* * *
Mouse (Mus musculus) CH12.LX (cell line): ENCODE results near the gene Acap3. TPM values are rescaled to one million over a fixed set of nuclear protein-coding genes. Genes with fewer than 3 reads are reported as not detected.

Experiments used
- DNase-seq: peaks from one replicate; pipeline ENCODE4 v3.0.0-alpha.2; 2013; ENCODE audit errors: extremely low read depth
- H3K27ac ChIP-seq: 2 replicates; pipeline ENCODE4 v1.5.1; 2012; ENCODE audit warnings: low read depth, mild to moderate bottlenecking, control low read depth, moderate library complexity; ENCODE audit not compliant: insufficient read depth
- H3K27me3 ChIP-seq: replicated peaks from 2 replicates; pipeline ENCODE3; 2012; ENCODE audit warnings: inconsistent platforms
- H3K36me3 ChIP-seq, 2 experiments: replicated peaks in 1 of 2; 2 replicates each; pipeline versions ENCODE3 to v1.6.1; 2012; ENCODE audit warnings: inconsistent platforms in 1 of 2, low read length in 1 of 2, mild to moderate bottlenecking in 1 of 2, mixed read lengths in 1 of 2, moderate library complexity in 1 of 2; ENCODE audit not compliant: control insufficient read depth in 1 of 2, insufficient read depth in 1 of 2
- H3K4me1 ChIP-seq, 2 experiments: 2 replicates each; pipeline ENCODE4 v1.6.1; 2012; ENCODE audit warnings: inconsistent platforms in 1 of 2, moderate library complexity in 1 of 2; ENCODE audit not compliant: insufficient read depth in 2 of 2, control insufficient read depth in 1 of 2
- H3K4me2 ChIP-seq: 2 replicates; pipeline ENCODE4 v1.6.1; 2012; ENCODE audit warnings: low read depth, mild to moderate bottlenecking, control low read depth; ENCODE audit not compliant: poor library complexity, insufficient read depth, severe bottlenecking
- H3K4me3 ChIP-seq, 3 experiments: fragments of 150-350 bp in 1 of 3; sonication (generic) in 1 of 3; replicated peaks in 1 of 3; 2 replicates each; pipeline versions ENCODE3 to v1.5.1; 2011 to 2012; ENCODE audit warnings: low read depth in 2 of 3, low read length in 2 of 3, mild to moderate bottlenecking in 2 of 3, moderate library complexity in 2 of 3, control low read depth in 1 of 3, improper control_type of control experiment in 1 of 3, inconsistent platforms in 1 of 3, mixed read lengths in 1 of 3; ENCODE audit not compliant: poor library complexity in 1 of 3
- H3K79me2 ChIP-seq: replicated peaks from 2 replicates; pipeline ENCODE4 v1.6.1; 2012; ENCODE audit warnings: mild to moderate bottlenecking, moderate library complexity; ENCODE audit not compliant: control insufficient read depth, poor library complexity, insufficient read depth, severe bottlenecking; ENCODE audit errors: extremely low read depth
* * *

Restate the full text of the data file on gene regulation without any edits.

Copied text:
Mouse (Mus musculus) CH12.LX (cell line): ENCODE results near the gene Acap3. TPM values are rescaled to one million over a fixed set of nuclear protein-coding genes. Genes with fewer than 3 reads are reported as not detected.

Experiments used
- DNase-seq: peaks from one replicate; pipeline ENCODE4 v3.0.0-alpha.2; 2013; ENCODE audit errors: extremely low read depth
- H3K27ac ChIP-seq: 2 replicates; pipeline ENCODE4 v1.5.1; 2012; ENCODE audit warnings: low read depth, mild to moderate bottlenecking, control low read depth, moderate library complexity; ENCODE audit not compliant: insufficient read depth
- H3K27me3 ChIP-seq: replicated peaks from 2 replicates; pipeline ENCODE3; 2012; ENCODE audit warnings: inconsistent platforms
- H3K36me3 ChIP-seq, 2 experiments: replicated peaks in 1 of 2; 2 replicates each; pipeline versions ENCODE3 to v1.6.1; 2012; ENCODE audit warnings: inconsistent platforms in 1 of 2, low read length in 1 of 2, mild to moderate bottlenecking in 1 of 2, mixed read lengths in 1 of 2, moderate library complexity in 1 of 2; ENCODE audit not compliant: control insufficient read depth in 1 of 2, insufficient read depth in 1 of 2
- H3K4me1 ChIP-seq, 2 experiments: 2 replicates each; pipeline ENCODE4 v1.6.1; 2012; ENCODE audit warnings: inconsistent platforms in 1 of 2, moderate library complexity in 1 of 2; ENCODE audit not compliant: insufficient read depth in 2 of 2, control insufficient read depth in 1 of 2
- H3K4me2 ChIP-seq: 2 replicates; pipeline ENCODE4 v1.6.1; 2012; ENCODE audit warnings: low read depth, mild to moderate bottlenecking, control low read depth; ENCODE audit not compliant: poor library complexity, insufficient read depth, severe bottlenecking
- H3K4me3 ChIP-seq, 3 experiments: fragments of 150-350 bp in 1 of 3; sonication (generic) in 1 of 3; replicated peaks in 1 of 3; 2 replicates each; pipeline versions ENCODE3 to v1.5.1; 2011 to 2012; ENCODE audit warnings: low read depth in 2 of 3, low read length in 2 of 3, mild to moderate bottlenecking in 2 of 3, moderate library complexity in 2 of 3, control low read depth in 1 of 3, improper control_type of control experiment in 1 of 3, inconsistent platforms in 1 of 3, mixed read lengths in 1 of 3; ENCODE audit not compliant: poor library complexity in 1 of 3
- H3K79me2 ChIP-seq: replicated peaks from 2 replicates; pipeline ENCODE4 v1.6.1; 2012; ENCODE audit warnings: mild to moderate bottlenecking, moderate library complexity; ENCODE audit not compliant: control insufficient read depth, poor library complexity, insufficient read depth, severe bottlenecking; ENCODE audit errors: extremely low read depth